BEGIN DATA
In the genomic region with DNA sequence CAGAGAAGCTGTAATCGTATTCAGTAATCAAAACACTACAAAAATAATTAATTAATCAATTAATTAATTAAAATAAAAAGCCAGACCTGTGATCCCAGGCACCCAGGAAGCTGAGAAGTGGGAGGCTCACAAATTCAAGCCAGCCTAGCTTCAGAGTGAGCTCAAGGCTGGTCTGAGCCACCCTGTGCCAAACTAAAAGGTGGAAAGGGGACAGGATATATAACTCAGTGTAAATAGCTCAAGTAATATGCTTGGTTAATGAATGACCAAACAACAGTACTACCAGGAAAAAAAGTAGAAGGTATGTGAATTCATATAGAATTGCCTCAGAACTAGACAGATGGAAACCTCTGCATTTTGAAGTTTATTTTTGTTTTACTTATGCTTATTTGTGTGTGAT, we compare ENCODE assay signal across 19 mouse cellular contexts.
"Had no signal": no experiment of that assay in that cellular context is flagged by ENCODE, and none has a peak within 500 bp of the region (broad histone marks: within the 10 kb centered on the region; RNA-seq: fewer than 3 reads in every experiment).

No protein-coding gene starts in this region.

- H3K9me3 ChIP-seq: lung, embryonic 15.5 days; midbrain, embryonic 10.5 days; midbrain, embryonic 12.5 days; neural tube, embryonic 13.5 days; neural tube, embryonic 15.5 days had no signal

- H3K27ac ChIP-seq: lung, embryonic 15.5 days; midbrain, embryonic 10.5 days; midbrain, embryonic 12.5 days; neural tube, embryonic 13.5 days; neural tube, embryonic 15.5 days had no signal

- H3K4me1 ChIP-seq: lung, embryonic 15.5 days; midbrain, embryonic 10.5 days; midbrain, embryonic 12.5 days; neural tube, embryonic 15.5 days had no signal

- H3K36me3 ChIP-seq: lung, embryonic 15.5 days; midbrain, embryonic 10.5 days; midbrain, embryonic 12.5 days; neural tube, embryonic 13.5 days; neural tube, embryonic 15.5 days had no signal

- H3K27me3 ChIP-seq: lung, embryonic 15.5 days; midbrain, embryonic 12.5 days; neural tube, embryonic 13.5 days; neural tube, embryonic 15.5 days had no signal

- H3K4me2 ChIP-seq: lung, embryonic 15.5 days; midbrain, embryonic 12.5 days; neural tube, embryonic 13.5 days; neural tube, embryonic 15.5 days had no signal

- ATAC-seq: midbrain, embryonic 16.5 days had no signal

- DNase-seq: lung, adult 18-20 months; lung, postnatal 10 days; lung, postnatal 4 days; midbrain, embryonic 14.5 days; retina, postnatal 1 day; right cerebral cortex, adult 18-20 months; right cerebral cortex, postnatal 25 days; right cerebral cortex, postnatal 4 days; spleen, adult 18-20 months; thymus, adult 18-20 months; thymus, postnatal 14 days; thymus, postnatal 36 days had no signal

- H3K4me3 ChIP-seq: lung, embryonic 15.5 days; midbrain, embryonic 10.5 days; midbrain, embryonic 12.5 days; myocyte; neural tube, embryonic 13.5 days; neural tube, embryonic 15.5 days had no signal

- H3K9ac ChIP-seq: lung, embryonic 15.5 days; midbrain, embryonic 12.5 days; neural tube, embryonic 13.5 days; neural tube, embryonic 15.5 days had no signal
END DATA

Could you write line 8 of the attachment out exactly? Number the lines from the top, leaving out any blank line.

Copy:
- H3K27me3 ChIP-seq: lung, embryonic 15.5 days; midbrain, embryonic 12.5 days; neural tube, embryonic 13.5 days; neural tube, embryonic 15.5 days had no signal